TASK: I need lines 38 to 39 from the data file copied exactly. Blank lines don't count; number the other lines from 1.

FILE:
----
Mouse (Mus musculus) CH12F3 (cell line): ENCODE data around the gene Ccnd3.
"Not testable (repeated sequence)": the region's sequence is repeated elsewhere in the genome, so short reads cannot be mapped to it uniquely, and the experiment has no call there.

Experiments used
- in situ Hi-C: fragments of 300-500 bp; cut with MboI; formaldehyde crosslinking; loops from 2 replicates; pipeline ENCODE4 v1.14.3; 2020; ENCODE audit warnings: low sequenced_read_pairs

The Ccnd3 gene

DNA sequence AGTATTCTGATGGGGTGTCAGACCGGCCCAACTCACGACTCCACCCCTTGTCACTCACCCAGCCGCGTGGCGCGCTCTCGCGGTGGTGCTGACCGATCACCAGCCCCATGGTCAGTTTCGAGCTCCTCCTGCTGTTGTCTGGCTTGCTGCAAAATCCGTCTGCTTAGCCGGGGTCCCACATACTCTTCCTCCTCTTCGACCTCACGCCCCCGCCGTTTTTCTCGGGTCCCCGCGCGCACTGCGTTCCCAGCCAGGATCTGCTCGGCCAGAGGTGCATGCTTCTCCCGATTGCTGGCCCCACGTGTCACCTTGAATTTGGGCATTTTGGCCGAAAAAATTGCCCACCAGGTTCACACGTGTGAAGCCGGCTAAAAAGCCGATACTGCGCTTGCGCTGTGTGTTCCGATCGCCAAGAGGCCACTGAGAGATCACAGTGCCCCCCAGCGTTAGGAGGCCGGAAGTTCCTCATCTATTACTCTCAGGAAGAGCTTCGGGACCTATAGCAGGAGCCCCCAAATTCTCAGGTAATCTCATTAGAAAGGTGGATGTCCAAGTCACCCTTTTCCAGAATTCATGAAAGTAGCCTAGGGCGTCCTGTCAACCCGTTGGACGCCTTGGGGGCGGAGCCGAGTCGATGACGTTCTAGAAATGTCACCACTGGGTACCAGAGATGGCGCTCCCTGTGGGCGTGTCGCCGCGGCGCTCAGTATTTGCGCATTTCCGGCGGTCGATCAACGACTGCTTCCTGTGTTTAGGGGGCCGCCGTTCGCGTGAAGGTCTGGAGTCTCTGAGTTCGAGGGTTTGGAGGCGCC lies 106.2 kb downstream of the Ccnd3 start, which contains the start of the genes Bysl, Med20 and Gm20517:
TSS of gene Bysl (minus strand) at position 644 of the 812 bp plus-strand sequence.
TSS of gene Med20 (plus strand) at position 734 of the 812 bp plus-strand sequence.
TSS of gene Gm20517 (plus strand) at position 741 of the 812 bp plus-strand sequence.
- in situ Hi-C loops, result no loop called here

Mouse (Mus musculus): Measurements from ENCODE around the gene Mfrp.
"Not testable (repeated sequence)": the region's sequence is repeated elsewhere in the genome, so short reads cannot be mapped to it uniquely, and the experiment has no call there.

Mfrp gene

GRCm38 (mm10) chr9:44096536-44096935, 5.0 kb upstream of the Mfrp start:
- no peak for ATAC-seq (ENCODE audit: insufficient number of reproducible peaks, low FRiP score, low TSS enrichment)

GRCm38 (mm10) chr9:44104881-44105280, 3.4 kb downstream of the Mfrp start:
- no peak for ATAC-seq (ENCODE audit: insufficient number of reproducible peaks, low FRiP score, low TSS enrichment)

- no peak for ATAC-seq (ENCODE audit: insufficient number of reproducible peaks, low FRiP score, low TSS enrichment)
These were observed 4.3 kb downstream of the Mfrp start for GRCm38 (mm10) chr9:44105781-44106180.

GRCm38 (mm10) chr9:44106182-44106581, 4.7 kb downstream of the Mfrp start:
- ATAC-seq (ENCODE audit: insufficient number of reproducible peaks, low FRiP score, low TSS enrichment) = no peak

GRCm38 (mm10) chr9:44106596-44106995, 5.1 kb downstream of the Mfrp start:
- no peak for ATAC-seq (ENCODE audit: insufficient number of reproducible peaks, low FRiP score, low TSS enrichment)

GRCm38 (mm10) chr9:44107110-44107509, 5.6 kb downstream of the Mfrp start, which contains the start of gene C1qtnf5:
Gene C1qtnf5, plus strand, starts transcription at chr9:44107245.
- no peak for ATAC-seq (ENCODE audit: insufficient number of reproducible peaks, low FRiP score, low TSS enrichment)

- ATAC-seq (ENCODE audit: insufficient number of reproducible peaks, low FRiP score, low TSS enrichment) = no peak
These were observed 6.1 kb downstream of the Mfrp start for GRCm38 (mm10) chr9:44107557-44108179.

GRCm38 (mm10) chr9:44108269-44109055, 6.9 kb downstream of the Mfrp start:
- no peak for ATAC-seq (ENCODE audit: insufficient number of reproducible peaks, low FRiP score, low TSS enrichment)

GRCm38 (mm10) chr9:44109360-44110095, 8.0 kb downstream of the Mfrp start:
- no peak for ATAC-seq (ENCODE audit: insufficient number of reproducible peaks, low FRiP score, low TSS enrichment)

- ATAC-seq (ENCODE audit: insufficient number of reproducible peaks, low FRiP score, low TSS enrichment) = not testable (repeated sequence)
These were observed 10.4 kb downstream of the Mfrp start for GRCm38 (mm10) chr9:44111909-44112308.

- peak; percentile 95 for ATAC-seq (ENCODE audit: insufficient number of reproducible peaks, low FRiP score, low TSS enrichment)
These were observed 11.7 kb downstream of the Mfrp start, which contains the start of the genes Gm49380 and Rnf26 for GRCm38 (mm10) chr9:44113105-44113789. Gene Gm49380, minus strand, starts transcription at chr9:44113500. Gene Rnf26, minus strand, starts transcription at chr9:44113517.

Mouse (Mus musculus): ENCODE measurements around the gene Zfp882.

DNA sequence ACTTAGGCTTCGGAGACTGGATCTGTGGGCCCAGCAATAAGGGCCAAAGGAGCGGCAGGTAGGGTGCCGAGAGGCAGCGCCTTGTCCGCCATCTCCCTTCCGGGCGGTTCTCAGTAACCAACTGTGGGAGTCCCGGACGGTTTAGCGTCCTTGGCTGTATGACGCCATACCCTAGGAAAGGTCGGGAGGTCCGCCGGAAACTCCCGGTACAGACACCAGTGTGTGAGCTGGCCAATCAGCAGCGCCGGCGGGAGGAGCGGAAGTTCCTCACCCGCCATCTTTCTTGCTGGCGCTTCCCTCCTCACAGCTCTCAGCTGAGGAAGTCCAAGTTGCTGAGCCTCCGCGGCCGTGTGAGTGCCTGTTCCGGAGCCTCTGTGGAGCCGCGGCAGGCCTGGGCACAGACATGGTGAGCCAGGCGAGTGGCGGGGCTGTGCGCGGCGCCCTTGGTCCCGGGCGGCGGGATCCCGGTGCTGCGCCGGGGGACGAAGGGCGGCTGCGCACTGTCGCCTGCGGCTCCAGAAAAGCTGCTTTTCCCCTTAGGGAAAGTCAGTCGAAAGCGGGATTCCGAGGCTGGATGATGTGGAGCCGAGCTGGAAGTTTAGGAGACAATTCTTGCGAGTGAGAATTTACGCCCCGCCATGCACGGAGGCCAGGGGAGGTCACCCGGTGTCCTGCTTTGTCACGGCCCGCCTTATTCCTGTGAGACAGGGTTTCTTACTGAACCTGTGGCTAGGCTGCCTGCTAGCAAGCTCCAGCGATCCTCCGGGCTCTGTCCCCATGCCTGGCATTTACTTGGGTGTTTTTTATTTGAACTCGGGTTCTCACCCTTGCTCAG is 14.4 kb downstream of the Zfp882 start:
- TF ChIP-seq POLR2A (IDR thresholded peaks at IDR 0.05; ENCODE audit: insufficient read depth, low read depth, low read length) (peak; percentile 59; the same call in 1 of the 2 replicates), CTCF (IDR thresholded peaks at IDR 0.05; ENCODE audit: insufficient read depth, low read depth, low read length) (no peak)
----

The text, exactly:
DNA sequence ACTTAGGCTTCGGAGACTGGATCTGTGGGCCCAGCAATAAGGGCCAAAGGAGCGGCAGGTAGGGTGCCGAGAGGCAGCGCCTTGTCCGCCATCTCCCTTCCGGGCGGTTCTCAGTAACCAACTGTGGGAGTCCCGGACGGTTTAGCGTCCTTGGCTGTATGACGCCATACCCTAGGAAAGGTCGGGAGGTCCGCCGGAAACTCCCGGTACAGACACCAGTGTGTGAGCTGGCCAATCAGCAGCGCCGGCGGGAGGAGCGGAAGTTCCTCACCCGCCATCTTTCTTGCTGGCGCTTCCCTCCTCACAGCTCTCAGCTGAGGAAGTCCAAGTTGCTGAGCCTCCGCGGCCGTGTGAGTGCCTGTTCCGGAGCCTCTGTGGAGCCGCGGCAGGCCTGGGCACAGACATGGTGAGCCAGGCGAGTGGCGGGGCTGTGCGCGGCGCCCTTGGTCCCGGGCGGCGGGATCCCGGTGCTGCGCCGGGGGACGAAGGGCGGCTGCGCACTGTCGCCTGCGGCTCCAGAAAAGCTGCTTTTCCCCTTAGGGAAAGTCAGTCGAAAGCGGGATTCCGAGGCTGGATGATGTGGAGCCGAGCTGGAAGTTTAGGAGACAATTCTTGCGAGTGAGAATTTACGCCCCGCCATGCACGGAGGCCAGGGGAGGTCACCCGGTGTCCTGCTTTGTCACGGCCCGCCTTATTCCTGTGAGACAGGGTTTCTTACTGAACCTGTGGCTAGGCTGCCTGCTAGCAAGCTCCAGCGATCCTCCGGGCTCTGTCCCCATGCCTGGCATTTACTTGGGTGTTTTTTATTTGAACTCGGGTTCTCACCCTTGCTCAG is 14.4 kb downstream of the Zfp882 start:
- TF ChIP-seq POLR2A (IDR thresholded peaks at IDR 0.05; ENCODE audit: insufficient read depth, low read depth, low read length) (peak; percentile 59; the same call in 1 of the 2 replicates), CTCF (IDR thresholded peaks at IDR 0.05; ENCODE audit: insufficient read depth, low read depth, low read length) (no peak)